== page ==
- Include choices of lean meats, poultry, fish, eggs, dairy products in at least one meal a day. Milk and dairy products help to strengthen bones. Meat, poultry, fish and eggs are rich in protein and minerals. Removing apparent fat from meat and poultry skin prior to preparation makes these foods healthier as well.
- Oils, fats, sugar and salt with moderation. Reduce sugar and excess salt, replacing them with natural spices (such as fruit, parsley, garlic, onion, basil, oregano, coriander, rosemary, among others). Opt for recipes that do not include sugar in their preparation and avoid fried and fatty preparations. There is no need to restrict food, moderation is the key.
- Pay attention to the temperature of the food. Foods that are too hot or too cold should be avoided due to thermal sensitivity. Foods that are eaten cold should be removed from the refrigerator a little while before the mealtime, and the hot foods, must be at a tolerable temperature.
- Pick up cooking as a new hobby and invest in healthy eating. It helps you to eat better and eat less processed foods. And you don’t have to be a chef, just the basics will improve your health. Take the opportunity to share your culinary skills with family and friends. Cooking your own food and sharing it with others make meals more pleasant and enjoyable.
- Drink water! It is the best way to hydrate your body. Also, decrease the intake of sugary drinks (such as soft drinks and industrialized juices and teas) and alcoholic drinks. Flavoring the water with mint or fruit, such as slices and orange or lemon peels, is a good choice as well. Drink water preferably between meals.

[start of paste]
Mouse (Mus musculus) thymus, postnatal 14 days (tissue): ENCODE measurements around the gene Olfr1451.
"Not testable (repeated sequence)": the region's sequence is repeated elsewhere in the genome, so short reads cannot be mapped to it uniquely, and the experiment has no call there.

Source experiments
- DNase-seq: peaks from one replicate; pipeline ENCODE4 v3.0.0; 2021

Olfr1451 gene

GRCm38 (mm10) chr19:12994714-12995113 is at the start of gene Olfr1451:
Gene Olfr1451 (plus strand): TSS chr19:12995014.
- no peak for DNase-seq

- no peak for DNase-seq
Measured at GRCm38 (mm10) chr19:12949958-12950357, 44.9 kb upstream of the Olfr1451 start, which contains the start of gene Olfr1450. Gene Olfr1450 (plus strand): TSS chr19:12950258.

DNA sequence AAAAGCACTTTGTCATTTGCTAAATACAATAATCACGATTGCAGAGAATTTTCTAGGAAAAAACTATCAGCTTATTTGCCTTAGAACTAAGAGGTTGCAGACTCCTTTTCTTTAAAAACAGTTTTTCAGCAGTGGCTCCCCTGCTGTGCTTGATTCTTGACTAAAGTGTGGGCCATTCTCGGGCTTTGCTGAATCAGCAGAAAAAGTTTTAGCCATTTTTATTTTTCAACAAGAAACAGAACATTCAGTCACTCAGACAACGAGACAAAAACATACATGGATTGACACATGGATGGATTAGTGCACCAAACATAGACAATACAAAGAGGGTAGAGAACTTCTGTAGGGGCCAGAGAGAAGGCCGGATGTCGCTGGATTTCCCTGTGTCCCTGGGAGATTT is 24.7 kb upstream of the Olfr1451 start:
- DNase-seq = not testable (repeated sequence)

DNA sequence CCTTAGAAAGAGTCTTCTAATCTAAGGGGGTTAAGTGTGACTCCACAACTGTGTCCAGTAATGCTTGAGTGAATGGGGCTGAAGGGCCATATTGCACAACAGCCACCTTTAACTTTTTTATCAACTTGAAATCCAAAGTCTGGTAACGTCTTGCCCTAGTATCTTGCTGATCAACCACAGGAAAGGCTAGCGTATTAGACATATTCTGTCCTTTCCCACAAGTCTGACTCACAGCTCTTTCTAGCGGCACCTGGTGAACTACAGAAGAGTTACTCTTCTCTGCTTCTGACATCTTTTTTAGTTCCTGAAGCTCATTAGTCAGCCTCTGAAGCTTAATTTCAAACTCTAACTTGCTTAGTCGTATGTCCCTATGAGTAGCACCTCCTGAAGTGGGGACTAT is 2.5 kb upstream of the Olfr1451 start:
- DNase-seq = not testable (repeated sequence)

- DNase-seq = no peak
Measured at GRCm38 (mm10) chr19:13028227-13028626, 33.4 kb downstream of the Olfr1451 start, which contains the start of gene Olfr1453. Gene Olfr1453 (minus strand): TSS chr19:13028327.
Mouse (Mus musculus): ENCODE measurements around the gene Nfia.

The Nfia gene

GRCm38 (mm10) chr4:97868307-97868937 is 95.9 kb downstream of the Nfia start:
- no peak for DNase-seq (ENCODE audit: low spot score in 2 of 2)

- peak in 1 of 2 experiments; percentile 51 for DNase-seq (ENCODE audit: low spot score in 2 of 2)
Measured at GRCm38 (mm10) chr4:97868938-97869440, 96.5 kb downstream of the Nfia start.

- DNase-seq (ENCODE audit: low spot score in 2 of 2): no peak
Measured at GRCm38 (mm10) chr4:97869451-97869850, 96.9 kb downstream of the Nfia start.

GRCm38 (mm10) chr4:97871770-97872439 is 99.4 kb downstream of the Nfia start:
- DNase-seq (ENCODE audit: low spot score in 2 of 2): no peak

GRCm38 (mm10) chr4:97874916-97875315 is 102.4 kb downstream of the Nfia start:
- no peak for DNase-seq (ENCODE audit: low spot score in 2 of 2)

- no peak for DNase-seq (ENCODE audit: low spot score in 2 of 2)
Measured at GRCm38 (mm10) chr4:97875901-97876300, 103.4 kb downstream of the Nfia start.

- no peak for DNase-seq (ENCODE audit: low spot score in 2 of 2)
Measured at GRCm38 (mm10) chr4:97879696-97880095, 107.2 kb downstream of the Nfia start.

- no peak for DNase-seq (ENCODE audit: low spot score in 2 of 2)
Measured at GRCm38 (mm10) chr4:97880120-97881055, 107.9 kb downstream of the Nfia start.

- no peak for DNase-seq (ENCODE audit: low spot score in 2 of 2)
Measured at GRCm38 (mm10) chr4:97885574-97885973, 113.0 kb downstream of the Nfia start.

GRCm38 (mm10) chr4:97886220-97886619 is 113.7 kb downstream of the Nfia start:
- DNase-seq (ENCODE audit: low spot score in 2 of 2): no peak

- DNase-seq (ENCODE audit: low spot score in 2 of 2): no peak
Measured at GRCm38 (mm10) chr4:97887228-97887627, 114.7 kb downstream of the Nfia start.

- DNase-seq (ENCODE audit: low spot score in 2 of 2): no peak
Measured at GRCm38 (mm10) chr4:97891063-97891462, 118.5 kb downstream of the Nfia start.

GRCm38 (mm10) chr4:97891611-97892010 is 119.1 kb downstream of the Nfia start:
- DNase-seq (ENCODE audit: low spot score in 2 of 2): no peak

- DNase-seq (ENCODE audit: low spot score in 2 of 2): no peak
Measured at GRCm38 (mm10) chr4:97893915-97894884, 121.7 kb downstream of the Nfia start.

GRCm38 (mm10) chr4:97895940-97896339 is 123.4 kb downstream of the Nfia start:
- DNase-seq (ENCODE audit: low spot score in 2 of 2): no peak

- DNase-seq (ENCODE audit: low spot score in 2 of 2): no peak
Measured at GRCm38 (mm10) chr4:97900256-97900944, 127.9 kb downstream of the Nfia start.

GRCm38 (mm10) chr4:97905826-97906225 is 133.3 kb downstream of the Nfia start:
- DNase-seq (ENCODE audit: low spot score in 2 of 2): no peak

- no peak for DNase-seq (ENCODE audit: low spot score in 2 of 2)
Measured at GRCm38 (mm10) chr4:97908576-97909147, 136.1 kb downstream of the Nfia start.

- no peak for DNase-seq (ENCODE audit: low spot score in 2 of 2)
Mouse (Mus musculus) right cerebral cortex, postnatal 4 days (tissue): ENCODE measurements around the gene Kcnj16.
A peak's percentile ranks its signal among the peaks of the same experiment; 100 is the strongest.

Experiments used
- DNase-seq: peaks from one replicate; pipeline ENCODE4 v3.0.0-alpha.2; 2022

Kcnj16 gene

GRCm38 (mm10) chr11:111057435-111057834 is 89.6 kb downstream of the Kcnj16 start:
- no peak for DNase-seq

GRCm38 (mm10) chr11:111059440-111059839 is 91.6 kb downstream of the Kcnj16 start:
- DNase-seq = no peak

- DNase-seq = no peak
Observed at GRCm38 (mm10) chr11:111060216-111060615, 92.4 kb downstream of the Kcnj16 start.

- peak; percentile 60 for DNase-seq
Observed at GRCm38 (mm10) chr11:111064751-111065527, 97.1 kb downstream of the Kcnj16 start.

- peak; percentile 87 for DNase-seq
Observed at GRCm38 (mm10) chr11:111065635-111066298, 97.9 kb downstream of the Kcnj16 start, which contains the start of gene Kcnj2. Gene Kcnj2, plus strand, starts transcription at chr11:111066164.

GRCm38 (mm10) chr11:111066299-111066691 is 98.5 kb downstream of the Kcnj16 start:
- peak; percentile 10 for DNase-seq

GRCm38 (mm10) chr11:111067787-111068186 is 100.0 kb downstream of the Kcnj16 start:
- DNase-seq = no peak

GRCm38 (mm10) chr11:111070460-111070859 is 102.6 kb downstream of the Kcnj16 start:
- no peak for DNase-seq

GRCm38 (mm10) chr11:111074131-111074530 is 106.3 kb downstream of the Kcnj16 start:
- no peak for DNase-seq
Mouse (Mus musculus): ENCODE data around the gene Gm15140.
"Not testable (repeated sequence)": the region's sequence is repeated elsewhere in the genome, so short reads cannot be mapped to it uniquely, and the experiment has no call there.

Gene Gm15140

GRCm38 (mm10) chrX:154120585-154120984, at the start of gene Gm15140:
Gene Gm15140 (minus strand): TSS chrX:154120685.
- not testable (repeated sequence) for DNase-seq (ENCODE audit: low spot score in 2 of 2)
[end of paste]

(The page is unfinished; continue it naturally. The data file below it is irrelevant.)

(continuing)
- Make a shopping list. It is important not to forget the essential ingredients for your recipes and also to avoid buying more than necessary. If you can, also organize your pantry and set the week’s menu in advance to ensure you have everything ready for your meals.
Important to remember: The more varied and colorful your diet is, the more balanced and tasty it will be!
Ultra-processed products should be avoided or consumed only occasionally. Although convenient and with a pronounced taste, these products tend to be nutritionally unbalanced and, for the most part, contain high amounts of sugar, fat and salt.
Pay attention to the nutritional information and ingredients list on the labels of ultra-processed products to help you choose healthier food products. The labels of these products (such as cookies, bread rolls, yoghurts, cereal bars, among others) are a way of communicating with consumers and contain important information about their composition. Be careful for information, guidance and messages you see about food in commercial advertisements, as advertisements generally seek to increase the sale of products and can be misleading with information.
Written by Dr. Patricia Baston Frignani, Dietitian and Nutritionist, PhD in Food Science. Proofread by Nathalia Frenhani Burini
Tufts University. (2016, March 7). Tufts University Nutrition Scientists Provide Updated MyPlate for Older Adults. Tufts Now. https://now.tufts.edu/news-releases/tufts-university-nutrition-scientists-provide-updated-myplate-older-adults.
Tufts University. Shopping tips and recipes. My Plate for Older Adults. https://hnrca.tufts.edu/myplate/shopping-tips/.
USA.gov. (2019, April 30). Reading Food Labels. National Institute on Aging. https://www.nia.nih.gov/health/reading-food-labels.
Jessica · December 11, 2020 at 4:25 am
These are extremely useful tips! I’d love to see an article on easy to grow produce for elderly people since my parents are interested in gardening when they retire! I want to ensure that gardening for them is enjoyable, but also painless as possible!